There are only two places in Canada where the Taylor’s checkerspot butterfly (TCB) persists in the wild. Last spring (2020), caterpillars of this species were released by WPC into Helliwell Provincial Park on Hornby Island in BC for the first time, with the goal of re-establishing a population there to help secure the species. We know that some of these released caterpillars reached adulthood as more than 70 Taylor’s checkerspot butterflies were seen in the park in May 2020. This spring, we returned to Helliwell to try to confirm whether those adults were able to successfully breed in the wild and produce the next generation of their species.
In early March (2021), I travelled to Hornby Island in the Gulf as part of my job with WPC. I was there to look for caterpillars – small, black fuzzy ones specifically. A team of people, including many of our partners on the project, took it in turns to monitor Helliwell Provincial Park for these tiny animals, looking for signs of success.
Even though I’ve spent a year learning about them, caring for them, and breeding the next generation, I’ve never seen Taylor’s checkerspot’s native habitat. Helliwell is an impressive place, with high rocky bluffs that fall away into a beautiful stretch of ocean and mountains in the distance. On top of the bluffs, a maritime meadow exists with a diversity of grasses and small meadow plants. As you move inland from the bluff edge, the meadow gives way to a Garry Oak forest including oaks, firs, and dramatic arbutus trees. What really struck me is the rich biodiversity of the place.
A sea lion takes a break from snacking on herring to come up for air. Noisy rafts of sea lions and many seals were feasting along the shores of Hornby Island while I was there.
At the base of Helliwell’s bluffs, the herring were spawning along the shore, which caused quite a ruckus among the sea lions and seals. A family of otters were there, making trips from the shoreline and each returning with a fish in their grasp. Bald eagles in family groups joined in the feast, along with mergansers, long-tailed and harlequin ducks, gulls, widgeons, black oyster-catchers and a host of other birds.
The first snake of spring was this small garter snake, out basking in the early March sun on Helliwell Provincial Park’s bluff trails. This snake shares the excellent sea-side views of its habitat with a diverse set of animals.
Up on top of Helliwell’s bluffs, the warm sun started to bring some of spring’s first land animals. Spiders, bees and beetles began to move over the grasses, and a small garter snake was basking in a particularly warm nook of the trail. A little further back from the bluffs, red squirrels noisily chased each other around tree trunks, and pileated woodpeckers with their bright red heads were vying for territory along the forest edge. In among the trees a black-tailed deer watched me while searching for the tenderest spring grass.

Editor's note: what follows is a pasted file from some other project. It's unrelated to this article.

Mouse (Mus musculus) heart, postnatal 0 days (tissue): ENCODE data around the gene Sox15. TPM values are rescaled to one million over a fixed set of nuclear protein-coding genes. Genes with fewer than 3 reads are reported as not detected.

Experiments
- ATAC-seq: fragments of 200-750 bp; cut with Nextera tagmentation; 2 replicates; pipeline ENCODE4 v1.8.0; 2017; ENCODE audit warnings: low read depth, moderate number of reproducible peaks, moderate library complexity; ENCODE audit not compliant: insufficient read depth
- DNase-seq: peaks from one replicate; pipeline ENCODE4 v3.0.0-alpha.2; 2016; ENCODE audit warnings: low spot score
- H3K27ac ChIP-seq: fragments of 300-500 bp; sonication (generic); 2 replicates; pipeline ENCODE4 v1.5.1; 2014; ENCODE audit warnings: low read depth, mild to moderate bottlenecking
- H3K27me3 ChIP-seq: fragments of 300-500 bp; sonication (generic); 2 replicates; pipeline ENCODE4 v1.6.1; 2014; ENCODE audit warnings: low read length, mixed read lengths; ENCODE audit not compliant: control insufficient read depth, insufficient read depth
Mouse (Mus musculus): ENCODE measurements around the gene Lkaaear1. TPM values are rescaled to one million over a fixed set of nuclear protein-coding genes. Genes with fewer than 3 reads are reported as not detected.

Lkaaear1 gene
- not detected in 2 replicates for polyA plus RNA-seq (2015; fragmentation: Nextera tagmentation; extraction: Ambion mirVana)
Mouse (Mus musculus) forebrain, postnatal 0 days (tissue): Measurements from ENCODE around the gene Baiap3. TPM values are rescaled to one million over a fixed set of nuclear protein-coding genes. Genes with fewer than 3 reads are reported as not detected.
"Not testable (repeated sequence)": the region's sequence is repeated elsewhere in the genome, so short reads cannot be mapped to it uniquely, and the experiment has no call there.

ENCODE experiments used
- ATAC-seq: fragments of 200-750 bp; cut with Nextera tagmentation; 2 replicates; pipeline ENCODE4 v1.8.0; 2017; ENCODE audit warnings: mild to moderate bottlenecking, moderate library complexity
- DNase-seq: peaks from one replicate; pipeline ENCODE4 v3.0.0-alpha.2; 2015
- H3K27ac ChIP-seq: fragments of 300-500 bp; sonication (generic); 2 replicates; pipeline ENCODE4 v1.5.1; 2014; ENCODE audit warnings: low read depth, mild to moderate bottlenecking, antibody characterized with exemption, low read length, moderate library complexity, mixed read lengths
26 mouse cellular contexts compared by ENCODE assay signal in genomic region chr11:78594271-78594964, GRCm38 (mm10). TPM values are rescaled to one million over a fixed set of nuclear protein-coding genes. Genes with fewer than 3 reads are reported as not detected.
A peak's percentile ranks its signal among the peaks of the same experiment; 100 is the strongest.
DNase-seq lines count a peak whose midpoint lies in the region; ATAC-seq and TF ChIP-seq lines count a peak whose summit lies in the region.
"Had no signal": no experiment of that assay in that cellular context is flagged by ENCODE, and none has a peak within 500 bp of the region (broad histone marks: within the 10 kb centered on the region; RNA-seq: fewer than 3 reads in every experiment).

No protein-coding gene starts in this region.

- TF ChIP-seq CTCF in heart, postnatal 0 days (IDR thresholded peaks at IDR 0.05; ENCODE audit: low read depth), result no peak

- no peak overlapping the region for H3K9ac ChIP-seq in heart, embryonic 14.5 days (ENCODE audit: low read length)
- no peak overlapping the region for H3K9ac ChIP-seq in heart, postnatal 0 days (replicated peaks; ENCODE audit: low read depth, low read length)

As the maritime meadow warms up, a surge of fresh green vegetation emerges under the dried grasses from last year, and the first spring flowers pop open to attract early-awakening insects.
There was another animal in Helliwell that was pretty thrilled about springtime – the humans. So many residents and visitors of Hornby Island were taking the opportunity to enjoy the sunshine and the beautiful surroundings by walking the trails along Helliwell’s bluffs. Many of these people asked if I had lost something, since I was wandering slowly, staring at the ground and stopping to inspect things. Once I explained that I hadn’t really lost anything, though I was hoping to find some caterpillars, people were generally very enthusiastic about the mission. All of the people I spoke to were proud of this beautiful and biodiverse place, and keen to share how special it is.
Now, all of this springtime activity didn’t distract me entirely from my mission. I walked and looked and searched and crouched and peered for many hours. Other members of the Taylor’s checkerspot team spent a lot of time doing the same.
In the spring, Taylor’s checkerspot caterpillars are known to spend time basking in the sunshine in warm spots such as patches of dark soil or on top of sticks. We spent our search efforts walking through Helliwell Provincial Park when conditions were right – anytime the sun was shining and the temperature rose above 10 degrees Celsius. We search high and low (but mostly low, since these caterpillars spend all of their time very close to the ground.)
Despite our efforts, we were not able to locate any Taylor’s checkerspot butterfly caterpillars this spring. While this was disappointing, it doesn’t mean they weren’t there – remember that the caterpillars are only slightly larger than a tic-tac in March, and that the search area covered many hectares. It’s possible that some small, fuzzy black caterpillars were just out of sight under a leaf, or within a tuft of grasses. Next spring, we will look again, because we want to have proof that these animals are able to breed and survive the winter in their habitat on Helliwell.
In the meantime, if there are a few fuzzy Taylor’s checkerspot caterpillars hiding in the park, they won’t be alone for long, since I’ve spent the past year breeding and raising the next generation that will be released there. Reinforcements are on the way!
Endangered Species Technician – Taylor’s Checkerspot Butterfly
Michelle is a Conservation Biologist and Field Naturalist with a special interest in Lepidoptera (butterflies and moths) and Herpetiles (reptiles and amphibians). Currently, she is the technician of WPC’s Taylor’s Checkerspot Butterfly program in Abbotsford, BC. She has worked with conservation projects for species at risk such as monarch butterflies and the turtles of Ontario.